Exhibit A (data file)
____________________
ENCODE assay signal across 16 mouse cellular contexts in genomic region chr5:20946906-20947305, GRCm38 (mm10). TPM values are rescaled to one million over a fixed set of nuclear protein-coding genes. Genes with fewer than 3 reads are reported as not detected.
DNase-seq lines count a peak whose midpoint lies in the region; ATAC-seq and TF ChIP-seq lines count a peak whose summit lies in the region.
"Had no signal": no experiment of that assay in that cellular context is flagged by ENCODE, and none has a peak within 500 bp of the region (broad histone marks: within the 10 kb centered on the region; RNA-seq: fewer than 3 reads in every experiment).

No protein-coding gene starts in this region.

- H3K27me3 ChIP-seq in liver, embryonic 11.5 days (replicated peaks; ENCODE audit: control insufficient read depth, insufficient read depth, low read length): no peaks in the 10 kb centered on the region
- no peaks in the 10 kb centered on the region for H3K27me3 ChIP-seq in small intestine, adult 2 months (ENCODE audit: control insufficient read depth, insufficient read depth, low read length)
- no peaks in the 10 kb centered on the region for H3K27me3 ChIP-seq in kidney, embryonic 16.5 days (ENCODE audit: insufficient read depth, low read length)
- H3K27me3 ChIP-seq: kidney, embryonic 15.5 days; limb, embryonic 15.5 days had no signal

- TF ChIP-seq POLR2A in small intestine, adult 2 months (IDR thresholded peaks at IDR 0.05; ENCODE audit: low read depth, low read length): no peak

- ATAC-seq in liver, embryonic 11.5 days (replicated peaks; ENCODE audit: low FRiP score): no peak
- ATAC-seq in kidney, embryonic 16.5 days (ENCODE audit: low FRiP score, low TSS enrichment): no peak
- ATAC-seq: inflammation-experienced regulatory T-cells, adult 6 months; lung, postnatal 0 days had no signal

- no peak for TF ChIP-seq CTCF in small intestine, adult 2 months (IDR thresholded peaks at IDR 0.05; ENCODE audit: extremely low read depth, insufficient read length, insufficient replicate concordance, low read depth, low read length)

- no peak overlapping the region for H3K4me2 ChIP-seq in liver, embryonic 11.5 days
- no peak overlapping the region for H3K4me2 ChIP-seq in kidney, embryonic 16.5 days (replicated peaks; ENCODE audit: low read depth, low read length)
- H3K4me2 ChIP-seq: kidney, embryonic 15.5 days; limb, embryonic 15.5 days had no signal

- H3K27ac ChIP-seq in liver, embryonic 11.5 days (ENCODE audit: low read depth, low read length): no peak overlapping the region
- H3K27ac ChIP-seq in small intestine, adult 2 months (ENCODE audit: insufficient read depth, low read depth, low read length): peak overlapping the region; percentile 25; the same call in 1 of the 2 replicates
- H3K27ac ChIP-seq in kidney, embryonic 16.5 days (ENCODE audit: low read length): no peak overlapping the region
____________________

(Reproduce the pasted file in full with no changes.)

ENCODE assay signal across 16 mouse cellular contexts in genomic region chr5:20946906-20947305, GRCm38 (mm10). TPM values are rescaled to one million over a fixed set of nuclear protein-coding genes. Genes with fewer than 3 reads are reported as not detected.
DNase-seq lines count a peak whose midpoint lies in the region; ATAC-seq and TF ChIP-seq lines count a peak whose summit lies in the region.
"Had no signal": no experiment of that assay in that cellular context is flagged by ENCODE, and none has a peak within 500 bp of the region (broad histone marks: within the 10 kb centered on the region; RNA-seq: fewer than 3 reads in every experiment).

No protein-coding gene starts in this region.

- H3K27me3 ChIP-seq in liver, embryonic 11.5 days (replicated peaks; ENCODE audit: control insufficient read depth, insufficient read depth, low read length): no peaks in the 10 kb centered on the region
- no peaks in the 10 kb centered on the region for H3K27me3 ChIP-seq in small intestine, adult 2 months (ENCODE audit: control insufficient read depth, insufficient read depth, low read length)
- no peaks in the 10 kb centered on the region for H3K27me3 ChIP-seq in kidney, embryonic 16.5 days (ENCODE audit: insufficient read depth, low read length)
- H3K27me3 ChIP-seq: kidney, embryonic 15.5 days; limb, embryonic 15.5 days had no signal

- TF ChIP-seq POLR2A in small intestine, adult 2 months (IDR thresholded peaks at IDR 0.05; ENCODE audit: low read depth, low read length): no peak

- ATAC-seq in liver, embryonic 11.5 days (replicated peaks; ENCODE audit: low FRiP score): no peak
- ATAC-seq in kidney, embryonic 16.5 days (ENCODE audit: low FRiP score, low TSS enrichment): no peak
- ATAC-seq: inflammation-experienced regulatory T-cells, adult 6 months; lung, postnatal 0 days had no signal

- no peak for TF ChIP-seq CTCF in small intestine, adult 2 months (IDR thresholded peaks at IDR 0.05; ENCODE audit: extremely low read depth, insufficient read length, insufficient replicate concordance, low read depth, low read length)

- no peak overlapping the region for H3K4me2 ChIP-seq in liver, embryonic 11.5 days
- no peak overlapping the region for H3K4me2 ChIP-seq in kidney, embryonic 16.5 days (replicated peaks; ENCODE audit: low read depth, low read length)
- H3K4me2 ChIP-seq: kidney, embryonic 15.5 days; limb, embryonic 15.5 days had no signal

- H3K27ac ChIP-seq in liver, embryonic 11.5 days (ENCODE audit: low read depth, low read length): no peak overlapping the region
- H3K27ac ChIP-seq in small intestine, adult 2 months (ENCODE audit: insufficient read depth, low read depth, low read length): peak overlapping the region; percentile 25; the same call in 1 of the 2 replicates
- H3K27ac ChIP-seq in kidney, embryonic 16.5 days (ENCODE audit: low read length): no peak overlapping the region